As you may already know, my husband of 24 years (in one week), was diagnosed with a brain tumor on July 9th. Three weeks before, he began having episodes, which lasted several minutes that made him feel spaced out and left him sweating and with a headache. He had 16 of the episodes in a 48 hour period. We eventually found out that these are called seizures and were a sign that something was going on in his brain. After multiple MRI's and two days at Medical Center of Plano, he had a biopsy done on the tumor that was residing in the left frontal lobe of his brain, the area that controls speech, memory, sight and apparently taste. The neurosurgeon was 95% certain at that point that it was benign (though still dangerous). At the two week follow-up, we were given the results from the Mayo Clinic that showed it to be a grade 3 malignant Anaplastic Astrocytoma. We were told it was inoperable and incurable.
So, the roller coaster began that would be our life for the last 3 months. A consultation with the top neuro-oncologist at UT Southwestern confirmed that they would not operate and would use traditional treatments of radiation and chemotherapy. We decided to make a trip to MD Anderson to get a third opinion. That was an amazing day. We saw 10 different people and by 3:30, were told that their top 4 surgeons would recommend surgery. We got the number two doctor and were thrilled with the news. We were quite certain #2 has to try harder! On August 12th, Dr. Prabhu performed an 11 hour surgery. The long day went fast with many good friends and family in the waiting room with me in Houston. We were released that Friday to go home and recover with plans to follow up surgery with traditional therapy at UT Southwestern.
Steve has done so very well physically. He started walking with me right away every morning. Two miles, which was not always easy. He is still struggling with memory and finding the words when he talks. Editing is not coming easy at this point, but he's had a great attitude and wants to do everything he needs to do to get better.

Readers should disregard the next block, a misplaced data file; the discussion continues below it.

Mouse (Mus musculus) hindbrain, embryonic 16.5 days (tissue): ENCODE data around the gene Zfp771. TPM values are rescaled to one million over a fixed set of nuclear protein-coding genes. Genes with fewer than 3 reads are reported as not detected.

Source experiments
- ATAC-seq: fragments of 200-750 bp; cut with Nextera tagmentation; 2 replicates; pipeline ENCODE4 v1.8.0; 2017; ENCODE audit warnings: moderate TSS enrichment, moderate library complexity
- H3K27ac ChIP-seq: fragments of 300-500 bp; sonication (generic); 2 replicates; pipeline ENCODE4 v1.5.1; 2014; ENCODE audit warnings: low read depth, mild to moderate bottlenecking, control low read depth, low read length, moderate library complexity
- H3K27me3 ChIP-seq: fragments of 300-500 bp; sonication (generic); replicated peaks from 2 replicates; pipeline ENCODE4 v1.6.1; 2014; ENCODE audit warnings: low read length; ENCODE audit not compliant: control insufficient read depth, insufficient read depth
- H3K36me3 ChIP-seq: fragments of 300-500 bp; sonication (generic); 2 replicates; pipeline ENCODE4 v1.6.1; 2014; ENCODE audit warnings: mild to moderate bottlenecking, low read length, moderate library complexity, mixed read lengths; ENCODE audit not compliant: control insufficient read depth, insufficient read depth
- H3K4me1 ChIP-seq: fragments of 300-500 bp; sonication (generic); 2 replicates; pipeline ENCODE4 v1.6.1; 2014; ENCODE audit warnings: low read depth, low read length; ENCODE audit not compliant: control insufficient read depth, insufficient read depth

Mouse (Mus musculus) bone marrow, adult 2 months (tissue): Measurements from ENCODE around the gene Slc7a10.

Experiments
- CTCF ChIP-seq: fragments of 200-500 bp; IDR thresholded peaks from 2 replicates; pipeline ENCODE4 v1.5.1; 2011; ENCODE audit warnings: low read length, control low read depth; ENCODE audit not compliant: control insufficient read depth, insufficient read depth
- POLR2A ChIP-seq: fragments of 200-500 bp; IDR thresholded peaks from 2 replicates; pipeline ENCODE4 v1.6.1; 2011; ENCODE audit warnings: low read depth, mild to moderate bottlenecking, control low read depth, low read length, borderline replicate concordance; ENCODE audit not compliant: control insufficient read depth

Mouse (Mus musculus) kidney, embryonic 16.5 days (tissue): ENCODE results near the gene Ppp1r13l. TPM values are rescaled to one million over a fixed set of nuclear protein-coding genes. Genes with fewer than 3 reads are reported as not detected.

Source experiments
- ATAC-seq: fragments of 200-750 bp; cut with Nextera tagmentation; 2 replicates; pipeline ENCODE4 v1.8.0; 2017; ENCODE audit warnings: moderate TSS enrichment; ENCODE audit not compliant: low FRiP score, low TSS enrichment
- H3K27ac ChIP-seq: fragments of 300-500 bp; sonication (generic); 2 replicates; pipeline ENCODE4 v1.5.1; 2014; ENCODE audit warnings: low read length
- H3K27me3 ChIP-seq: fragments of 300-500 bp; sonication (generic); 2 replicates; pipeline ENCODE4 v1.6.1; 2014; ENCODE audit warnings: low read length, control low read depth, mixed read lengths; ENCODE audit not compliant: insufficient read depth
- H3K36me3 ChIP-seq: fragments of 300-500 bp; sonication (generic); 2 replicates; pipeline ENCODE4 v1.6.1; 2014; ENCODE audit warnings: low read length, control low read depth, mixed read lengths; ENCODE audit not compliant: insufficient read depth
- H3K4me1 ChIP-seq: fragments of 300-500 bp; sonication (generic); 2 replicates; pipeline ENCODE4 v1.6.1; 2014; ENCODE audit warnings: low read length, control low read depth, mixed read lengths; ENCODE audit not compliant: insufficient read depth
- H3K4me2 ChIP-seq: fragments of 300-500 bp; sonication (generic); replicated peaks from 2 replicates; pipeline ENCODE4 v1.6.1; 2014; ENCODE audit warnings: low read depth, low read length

We met with UT Southwestern chemo and radiation doctors last week to get the next phase started. After we left, Steve was not at all happy. He said that the doctors and nurses did not give him anything that made him feel hopeful. I was determined to get more from them to get him positive again. This week, we had many conversations with them that didn't give us what we needed. Conventional radiation would probably shrink the tumor initially, but the damage that it would do on that part of his brain was irreversible and could actually activate new cancer cells. We just didn't feel good about any of it. Why extend life if the quality of life would not be good? I knew he would hate that more than anything.
So, we started talking to anyone and everyone who could tell us something about alternative treatments. Our good friend, Dr. Joe Cleaver, referred us to Dr. Mark Rosenberg at Integrative Cancer Therapeutics in Florida. He is the top doctor in this field in the US and we started having conversations with him. He had the son of one of his patients call me and tell me about their experience, which began quite the same way ours did in May. His Mom is 62, had been very active and had a very similar situation as Steve. She started with Dr. Rosenberg and was in remission on her last MRI. He used a combination of therapies and we would still do the chemo, but with half the dosage. Most of the other drugs will not be covered and will be very expensive. We will be looking at about $3000/month for the next few years. Bottom line: Doesn't matter if he can live with a good quality of life. I don't think any of us are ready to not have him in our life, so that part of the decision was easy. Whatever it takes.
Though we have chosen an unorthodox approach, it just feels right for us, and we have the support of family and friends on this. You can google him and look at his website. We have researched all of his treatments and feel like he's our best hope. We will not be doing radiation and will be working with Dr. Rosenberg remotely. We will do an MRI this week for a baseline and do another in a few months. We are feeling like a weight has been lifted. We so appreciate your thoughts and prayers during this time and all of your support.
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